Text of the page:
Brain and Healing by William Jarvis

ALL TBI SURVIVORS AND CARE GIVERS NEED TO KNOW that improvement is possible, even years later. It always amazes me the amount of healing that can take place in the...

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Can I be Objective and Have Empathy after my Brain Injury?

One thing that has confused me since my TBI is empathy. I want everyone to have it and forgive me when I'm rude, forgetful, and overwhelmed. More than anything, I...

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Magic as Therapy after Brain Injury

Being disabled is not fun! A car collision for me in 2000 resulted in a coma, fractured C1-C4 vertebrae, a Traumatic Brain Injury, and one and a half years...

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Why Bother with Families after Brain Injury?

Writing for families gets little support or recognition in clinical and academic circles. It’s time to rethink biases and disincentives that leave families uninformed and searching for information about brain...

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Finding Purpose In Being a Brain Injury Survivor by Mike Heikes

The autobiography of Brain Injury Survivor and five time cross country charity bicyclist Mike Heikes. Mike formed "helmets For Kids", giving away thousands of free helmets. It tells how Mike...

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The Grip of Anniversaries

As I write this, the calendar says July 5, 2013, but my mind is pulled back to July 5, 1998. That’s because my husband Alan suffered the massive heart attack...

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Janet Cromer Interviewed on Brain Injury Radio

This week I had the pleasure of being a guest of Kim Justus, host of the Recovery Now show, on Brain Injury Radio. Kim is a brain injury survivor and...

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Head Injury: Where the Rubber Meets the Road by Ron Harnett

My wheelbarrow tire suddenly goes flat. With the spring thaw, dirt and debris to be loaded on and carted around, not good timing. What to do? What turns out is a...

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Hi God, it’s me, David – After My Brain Injury! by David Grant

Since my accident, I’ve taken up an interest in nuclear physics. That alone is a bit of an oddity. Most of your Kids don’t realize that all the matter that...

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The Near Normal after Brain Injury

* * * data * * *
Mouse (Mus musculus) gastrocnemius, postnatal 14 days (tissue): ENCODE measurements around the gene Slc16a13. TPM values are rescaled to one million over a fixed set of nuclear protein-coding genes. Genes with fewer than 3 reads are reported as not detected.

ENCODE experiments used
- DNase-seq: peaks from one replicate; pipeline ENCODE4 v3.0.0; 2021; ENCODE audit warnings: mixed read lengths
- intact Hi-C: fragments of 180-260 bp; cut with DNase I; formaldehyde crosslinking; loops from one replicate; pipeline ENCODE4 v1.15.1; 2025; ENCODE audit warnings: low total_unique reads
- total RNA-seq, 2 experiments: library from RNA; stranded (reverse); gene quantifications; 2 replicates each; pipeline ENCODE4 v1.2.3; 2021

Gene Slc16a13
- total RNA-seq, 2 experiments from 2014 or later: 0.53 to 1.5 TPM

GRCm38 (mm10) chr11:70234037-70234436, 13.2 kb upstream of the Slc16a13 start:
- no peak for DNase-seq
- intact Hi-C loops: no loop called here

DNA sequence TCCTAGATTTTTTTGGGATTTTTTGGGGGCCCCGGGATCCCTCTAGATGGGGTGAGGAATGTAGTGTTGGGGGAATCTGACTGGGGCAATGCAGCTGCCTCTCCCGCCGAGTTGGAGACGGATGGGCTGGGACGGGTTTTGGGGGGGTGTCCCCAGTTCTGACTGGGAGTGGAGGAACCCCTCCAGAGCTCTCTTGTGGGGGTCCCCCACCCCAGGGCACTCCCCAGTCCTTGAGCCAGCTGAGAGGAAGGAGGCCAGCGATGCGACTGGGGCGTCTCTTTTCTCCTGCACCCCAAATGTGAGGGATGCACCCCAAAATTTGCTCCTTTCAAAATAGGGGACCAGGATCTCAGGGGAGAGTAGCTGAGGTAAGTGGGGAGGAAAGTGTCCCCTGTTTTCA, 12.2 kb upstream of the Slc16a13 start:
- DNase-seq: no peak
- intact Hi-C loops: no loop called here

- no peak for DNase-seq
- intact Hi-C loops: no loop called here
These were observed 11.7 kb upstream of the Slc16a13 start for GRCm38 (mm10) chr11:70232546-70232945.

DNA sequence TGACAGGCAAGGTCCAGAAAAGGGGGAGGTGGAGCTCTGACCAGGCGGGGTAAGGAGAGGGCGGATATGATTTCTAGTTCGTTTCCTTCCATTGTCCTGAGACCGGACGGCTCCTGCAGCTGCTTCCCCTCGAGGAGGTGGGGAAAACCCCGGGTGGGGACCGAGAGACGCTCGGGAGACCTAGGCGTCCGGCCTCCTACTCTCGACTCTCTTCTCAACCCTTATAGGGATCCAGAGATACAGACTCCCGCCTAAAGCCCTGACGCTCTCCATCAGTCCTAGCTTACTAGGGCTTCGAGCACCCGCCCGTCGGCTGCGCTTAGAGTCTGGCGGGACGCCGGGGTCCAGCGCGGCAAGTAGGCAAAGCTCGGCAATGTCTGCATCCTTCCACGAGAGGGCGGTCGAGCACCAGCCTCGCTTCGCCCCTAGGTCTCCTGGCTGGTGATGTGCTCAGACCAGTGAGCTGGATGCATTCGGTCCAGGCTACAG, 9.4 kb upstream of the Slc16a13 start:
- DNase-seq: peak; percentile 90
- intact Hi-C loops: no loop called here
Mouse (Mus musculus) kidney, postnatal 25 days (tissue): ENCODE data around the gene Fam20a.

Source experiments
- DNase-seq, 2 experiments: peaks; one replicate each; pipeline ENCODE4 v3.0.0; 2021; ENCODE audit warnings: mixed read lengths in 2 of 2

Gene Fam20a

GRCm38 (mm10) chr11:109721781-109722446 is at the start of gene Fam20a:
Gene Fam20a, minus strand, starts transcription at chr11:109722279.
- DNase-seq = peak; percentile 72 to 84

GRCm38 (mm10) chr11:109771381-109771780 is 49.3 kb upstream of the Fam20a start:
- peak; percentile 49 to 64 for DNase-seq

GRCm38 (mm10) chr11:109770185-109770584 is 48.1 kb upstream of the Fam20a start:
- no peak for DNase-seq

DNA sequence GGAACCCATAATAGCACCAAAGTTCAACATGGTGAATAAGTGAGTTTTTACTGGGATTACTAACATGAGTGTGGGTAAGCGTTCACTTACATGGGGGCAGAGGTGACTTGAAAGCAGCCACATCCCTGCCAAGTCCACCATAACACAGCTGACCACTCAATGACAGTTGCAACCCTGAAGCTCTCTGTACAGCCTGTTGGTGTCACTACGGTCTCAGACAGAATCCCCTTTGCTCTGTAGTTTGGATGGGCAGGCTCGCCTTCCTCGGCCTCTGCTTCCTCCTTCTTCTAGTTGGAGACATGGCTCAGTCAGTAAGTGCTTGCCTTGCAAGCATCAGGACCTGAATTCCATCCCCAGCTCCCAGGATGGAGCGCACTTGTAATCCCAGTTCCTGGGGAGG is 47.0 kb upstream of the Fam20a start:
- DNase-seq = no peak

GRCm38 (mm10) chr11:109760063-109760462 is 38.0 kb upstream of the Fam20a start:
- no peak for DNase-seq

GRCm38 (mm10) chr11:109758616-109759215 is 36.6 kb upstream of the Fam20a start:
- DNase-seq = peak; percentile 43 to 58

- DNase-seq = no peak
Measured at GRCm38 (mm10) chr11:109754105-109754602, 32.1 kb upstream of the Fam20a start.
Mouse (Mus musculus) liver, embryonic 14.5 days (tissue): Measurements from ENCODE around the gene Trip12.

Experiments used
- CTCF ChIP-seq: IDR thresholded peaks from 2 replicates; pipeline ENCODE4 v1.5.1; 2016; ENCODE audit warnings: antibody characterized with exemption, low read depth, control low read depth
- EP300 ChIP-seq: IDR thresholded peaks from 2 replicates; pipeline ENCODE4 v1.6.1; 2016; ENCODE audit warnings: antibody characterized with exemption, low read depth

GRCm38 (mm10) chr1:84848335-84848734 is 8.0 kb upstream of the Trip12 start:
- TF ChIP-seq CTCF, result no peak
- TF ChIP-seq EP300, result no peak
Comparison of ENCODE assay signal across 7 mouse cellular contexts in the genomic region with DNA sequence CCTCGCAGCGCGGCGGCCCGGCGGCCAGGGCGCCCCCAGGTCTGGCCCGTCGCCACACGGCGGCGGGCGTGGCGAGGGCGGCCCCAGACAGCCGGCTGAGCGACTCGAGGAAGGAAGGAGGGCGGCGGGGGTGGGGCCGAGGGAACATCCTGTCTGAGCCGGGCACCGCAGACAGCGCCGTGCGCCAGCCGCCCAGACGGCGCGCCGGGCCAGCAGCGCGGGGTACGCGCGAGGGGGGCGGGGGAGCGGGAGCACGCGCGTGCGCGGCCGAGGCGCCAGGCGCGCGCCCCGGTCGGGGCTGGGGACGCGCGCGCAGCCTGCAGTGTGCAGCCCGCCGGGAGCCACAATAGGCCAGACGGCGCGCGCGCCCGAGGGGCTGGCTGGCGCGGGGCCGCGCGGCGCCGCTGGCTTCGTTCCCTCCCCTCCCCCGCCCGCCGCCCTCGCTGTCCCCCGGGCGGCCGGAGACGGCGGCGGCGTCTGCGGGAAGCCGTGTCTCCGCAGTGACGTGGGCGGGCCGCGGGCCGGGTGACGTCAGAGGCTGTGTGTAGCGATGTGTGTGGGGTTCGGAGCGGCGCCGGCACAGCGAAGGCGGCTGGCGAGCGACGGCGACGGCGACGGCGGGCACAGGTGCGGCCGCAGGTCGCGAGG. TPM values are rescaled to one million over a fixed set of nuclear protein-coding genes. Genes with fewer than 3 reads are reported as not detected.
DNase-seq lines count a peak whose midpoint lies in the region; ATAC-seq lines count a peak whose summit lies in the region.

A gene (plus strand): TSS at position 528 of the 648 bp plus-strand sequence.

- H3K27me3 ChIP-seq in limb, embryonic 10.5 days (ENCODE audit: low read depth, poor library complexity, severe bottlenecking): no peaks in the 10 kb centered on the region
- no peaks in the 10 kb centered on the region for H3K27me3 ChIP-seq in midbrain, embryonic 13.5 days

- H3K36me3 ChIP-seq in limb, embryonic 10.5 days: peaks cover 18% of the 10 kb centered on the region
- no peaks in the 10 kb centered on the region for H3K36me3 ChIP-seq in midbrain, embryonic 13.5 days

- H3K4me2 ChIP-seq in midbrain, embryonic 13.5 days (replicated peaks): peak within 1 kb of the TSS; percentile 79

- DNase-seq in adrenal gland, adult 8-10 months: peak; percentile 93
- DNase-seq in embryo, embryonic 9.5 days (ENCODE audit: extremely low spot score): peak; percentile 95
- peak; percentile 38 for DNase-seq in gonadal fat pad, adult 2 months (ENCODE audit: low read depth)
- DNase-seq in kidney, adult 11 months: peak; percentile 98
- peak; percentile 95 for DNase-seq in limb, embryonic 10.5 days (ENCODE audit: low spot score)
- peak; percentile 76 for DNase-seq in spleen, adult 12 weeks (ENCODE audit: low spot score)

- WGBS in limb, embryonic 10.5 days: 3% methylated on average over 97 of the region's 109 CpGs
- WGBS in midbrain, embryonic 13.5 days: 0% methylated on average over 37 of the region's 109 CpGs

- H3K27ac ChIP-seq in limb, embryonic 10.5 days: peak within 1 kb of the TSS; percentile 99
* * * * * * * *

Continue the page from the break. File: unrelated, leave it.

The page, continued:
Four years ago, I survived two Mild Traumatic Brain Injuries, one from a car accident in which I was broadsided while idling at a stoplight. My driver’s side and curtain...

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Brain and Healing by William Jarvis

ALL TBI SURVIVORS AND CARE GIVERS NEED TO KNOW that improvement is possible, even years later. It always amazes me the amount of healing that can take place in the...

Read more »

Don’t be discouraged, there is always another bus for a TBI survivor! by William C. Jarvis, Ed.D.

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William Jarvis contrasts the wish of so many TBI survivors for immediate healing with the challenges of living with a brain injury over years and even a lifetime. Struggles for the TBI Survivor can seem endless. It is acquiring the internal strength of patience that can make living with this injury possible. Your mental attitude towards difficulties can make the difference. By learning from failures, becoming persistent, and having patience, life can be meaningful and rewarding.

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Hope after Brain Injury – Never say Never by Jessica Smith

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Brain injury hope – what’s that mean? I’m Jessy. I would like to start off by saying that if anyone has any doubt about if your loved one or even yourself could possibility recover from a brain injury, I’m ecstatic to tell you there’s always a possibility of recovering if you have hope. Without hope, there’s really no recovery. You have to remember that the doctors that you or your loved ones see are smart, but they definitely don’t know everything. You know your limits better than a doctor does and it always helps having support.

I know from experience that a brain injury changes some aspects of your life, but by no means does it define you. I know because I have a TBI (traumatic brain injury).

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You Can Do More Than You Think as a TBI Survivor! by William Jarvis, Ed.D.

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William Jarvis is a TBI survivor who found that moving his home became an analogy for moving forward with his life and not allowing his TBI to limit his future. It’s been 14 years since his brain injury and he still deals with fatigue – both cognitive and physical fatigue. But he has found strategies that recharge him and help him accomplish what he needs to do during the day. While many survivors focus on the challenges and limitations, Jarvis suggests that engagement with life – not the past – is the key to moving forward. Moving his home became an analogy for moving forward with his life.